The database contains distributions representing 90 populations (N = 16,751 males) by the frequencies of the published and unpublished Y-chromosome Hgs. These Hgs were combined into 18 different Hgs (C, E, ABDF*, G, H, I1, I2, J1, J2, K*, L, N, O, Q, R1a, R1b, R2, T), so that published sources could be used for comparisons.
As shown in Fig. 1, Middle Eastern (Class 7) and Central European Classes (Class 8) form one non-separable cluster in the central part of the figure. All of the others of the 10 classes can be identified in different well separable areas around this central region. The Central Asian (Class 4) and Northwest Caucasian (Class 9) Classes are in neighbouring areas in the upper and upper-left parts, while the Arab-Dagestanian Class (Class 1) occupies the opposite, lower-left part of the map. The North-Central and Western European (Class 3 + Class 6) as well as the Atlantic (Class 10) Classes form a common branch in the lower-left part of the figure. The opposite, upper-right branch contains the East Baltic (Class 5) and North Eurasian (Class 2) Classes.Forensic Science International: Genetics Supplement Series Available online 26 October 2013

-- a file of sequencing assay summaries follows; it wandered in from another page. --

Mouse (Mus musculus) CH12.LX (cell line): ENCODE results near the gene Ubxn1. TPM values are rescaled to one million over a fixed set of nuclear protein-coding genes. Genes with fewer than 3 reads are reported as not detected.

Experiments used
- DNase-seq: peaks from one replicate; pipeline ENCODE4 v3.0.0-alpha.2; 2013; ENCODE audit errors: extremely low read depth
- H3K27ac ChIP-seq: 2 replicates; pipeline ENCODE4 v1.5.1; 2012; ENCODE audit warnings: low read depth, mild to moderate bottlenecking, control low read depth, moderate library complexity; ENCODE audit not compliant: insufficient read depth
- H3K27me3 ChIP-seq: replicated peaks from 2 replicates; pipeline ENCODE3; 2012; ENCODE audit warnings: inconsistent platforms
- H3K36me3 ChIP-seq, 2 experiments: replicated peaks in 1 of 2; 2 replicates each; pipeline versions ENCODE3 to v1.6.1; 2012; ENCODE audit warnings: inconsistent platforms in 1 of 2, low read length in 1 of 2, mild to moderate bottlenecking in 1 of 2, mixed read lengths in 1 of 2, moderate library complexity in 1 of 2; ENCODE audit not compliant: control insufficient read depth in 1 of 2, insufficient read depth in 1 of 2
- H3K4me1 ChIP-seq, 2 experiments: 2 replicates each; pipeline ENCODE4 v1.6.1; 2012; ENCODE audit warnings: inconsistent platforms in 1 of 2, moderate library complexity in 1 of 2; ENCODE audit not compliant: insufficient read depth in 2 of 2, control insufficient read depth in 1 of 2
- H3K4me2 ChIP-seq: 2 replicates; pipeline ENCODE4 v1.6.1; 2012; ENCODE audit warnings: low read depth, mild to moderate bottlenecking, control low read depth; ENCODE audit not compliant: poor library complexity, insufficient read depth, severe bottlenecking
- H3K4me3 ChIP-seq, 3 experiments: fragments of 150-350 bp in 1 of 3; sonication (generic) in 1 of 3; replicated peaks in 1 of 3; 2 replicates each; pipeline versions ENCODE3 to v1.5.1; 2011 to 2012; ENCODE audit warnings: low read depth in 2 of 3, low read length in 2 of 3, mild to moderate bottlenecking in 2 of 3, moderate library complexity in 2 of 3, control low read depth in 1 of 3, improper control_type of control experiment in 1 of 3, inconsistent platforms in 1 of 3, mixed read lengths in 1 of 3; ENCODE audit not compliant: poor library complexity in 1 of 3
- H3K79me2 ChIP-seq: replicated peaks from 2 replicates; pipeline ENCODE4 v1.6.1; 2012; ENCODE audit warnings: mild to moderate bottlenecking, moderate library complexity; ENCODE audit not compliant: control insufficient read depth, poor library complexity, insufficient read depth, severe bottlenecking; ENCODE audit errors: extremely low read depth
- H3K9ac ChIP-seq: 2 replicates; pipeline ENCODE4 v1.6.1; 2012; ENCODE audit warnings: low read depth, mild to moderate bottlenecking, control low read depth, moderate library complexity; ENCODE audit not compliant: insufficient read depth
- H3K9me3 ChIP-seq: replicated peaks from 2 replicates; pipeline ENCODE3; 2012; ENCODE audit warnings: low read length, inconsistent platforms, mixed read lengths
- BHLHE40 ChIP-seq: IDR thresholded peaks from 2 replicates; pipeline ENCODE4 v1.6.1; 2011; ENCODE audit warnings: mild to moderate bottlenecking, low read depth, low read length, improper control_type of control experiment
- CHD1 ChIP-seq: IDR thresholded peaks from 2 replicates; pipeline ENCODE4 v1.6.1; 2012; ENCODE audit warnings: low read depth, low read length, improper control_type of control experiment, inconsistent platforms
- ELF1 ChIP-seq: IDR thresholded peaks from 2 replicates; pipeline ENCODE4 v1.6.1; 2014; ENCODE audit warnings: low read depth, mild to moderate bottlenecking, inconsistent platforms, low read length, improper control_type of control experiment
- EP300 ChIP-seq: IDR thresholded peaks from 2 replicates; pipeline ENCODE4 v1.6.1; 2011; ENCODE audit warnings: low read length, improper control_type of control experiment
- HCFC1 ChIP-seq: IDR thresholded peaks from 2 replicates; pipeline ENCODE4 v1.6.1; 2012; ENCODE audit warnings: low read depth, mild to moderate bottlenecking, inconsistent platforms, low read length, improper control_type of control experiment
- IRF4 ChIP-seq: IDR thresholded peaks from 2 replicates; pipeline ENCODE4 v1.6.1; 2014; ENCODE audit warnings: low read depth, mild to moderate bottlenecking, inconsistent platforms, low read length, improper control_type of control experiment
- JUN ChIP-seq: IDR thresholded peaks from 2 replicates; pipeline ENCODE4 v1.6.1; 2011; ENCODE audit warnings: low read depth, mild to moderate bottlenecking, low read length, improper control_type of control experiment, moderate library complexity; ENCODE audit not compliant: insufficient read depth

Classification of the Y-haplogroup distributions of Western Eurasian populations using a self-learning algorithm
H. Pamjav et al.
The understanding of historical relationship between populations is a core aspect of human population history studies. We have compared the frequency of 18 different Y-SNP haplogroups in 90 Western Eurasian populations. Classification of haplogroup distribution vectors using a new self-learning classification algorithm so called “self-organizing cloud (SOC)” proved to be an effective tool to identify population groups, which share common paternal genetic features. By means of the algorithm, we have determined 10 different classes of populations based on the similarity of haplogroup composition. The analysis showed that paternal genetic markers tend to reflect geographical proximity of populations better than linguistic relationship, although certain Y-SNP haplogroups have relatively good correlation with specific language families. These observations are based on the comparative analysis of the Hg distributions of contemporary populations may reflect demographic history of them in the past.